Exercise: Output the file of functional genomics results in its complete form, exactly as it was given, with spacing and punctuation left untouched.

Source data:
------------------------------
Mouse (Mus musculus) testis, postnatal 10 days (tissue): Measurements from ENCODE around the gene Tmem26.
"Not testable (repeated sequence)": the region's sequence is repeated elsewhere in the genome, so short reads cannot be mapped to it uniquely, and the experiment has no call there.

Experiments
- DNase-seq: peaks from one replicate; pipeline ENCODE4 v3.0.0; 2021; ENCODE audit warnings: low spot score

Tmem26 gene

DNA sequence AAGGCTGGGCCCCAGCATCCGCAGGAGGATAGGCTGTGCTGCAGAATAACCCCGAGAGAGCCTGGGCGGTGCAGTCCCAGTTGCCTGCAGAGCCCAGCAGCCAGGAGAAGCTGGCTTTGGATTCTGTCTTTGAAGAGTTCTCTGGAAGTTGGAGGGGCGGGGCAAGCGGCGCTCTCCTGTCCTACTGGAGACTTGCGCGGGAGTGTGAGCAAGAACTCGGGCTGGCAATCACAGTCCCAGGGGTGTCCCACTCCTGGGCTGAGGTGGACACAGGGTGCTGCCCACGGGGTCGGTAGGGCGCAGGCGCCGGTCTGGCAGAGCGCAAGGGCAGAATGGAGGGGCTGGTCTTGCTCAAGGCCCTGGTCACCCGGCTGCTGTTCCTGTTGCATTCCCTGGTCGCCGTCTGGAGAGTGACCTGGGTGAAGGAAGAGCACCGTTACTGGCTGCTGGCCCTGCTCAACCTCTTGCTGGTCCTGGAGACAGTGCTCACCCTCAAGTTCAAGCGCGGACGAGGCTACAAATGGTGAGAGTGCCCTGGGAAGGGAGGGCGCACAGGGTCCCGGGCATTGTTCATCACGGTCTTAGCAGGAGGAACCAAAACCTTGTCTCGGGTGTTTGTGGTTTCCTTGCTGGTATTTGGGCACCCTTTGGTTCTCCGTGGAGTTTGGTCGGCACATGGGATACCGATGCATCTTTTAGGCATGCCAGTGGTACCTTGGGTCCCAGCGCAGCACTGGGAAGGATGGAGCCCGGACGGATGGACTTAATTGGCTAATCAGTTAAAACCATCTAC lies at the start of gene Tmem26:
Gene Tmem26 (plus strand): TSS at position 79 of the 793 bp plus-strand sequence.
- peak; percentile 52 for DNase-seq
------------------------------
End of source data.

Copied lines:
Mouse (Mus musculus) testis, postnatal 10 days (tissue): Measurements from ENCODE around the gene Tmem26.
"Not testable (repeated sequence)": the region's sequence is repeated elsewhere in the genome, so short reads cannot be mapped to it uniquely, and the experiment has no call there.

Experiments
- DNase-seq: peaks from one replicate; pipeline ENCODE4 v3.0.0; 2021; ENCODE audit warnings: low spot score

Tmem26 gene

DNA sequence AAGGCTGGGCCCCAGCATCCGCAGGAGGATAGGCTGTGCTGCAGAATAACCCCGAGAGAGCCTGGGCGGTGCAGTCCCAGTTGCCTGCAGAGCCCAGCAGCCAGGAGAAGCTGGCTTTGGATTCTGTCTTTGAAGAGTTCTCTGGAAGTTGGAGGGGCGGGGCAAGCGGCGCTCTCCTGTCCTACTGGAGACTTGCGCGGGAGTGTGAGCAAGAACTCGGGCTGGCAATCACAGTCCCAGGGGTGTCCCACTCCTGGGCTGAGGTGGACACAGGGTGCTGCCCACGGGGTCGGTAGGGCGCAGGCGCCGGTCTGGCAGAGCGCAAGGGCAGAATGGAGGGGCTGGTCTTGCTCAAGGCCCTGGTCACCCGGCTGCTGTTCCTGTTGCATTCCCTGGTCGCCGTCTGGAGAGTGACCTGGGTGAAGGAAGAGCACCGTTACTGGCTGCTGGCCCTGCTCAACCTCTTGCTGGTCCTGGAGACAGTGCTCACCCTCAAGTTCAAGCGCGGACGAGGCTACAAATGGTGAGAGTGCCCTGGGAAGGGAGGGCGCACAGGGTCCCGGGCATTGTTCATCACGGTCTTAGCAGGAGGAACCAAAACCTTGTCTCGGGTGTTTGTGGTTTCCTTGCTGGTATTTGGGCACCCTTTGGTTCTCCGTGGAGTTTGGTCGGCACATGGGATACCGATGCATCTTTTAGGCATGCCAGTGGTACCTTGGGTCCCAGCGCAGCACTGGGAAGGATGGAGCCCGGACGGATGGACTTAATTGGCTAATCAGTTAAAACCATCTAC lies at the start of gene Tmem26:
Gene Tmem26 (plus strand): TSS at position 79 of the 793 bp plus-strand sequence.
- peak; percentile 52 for DNase-seq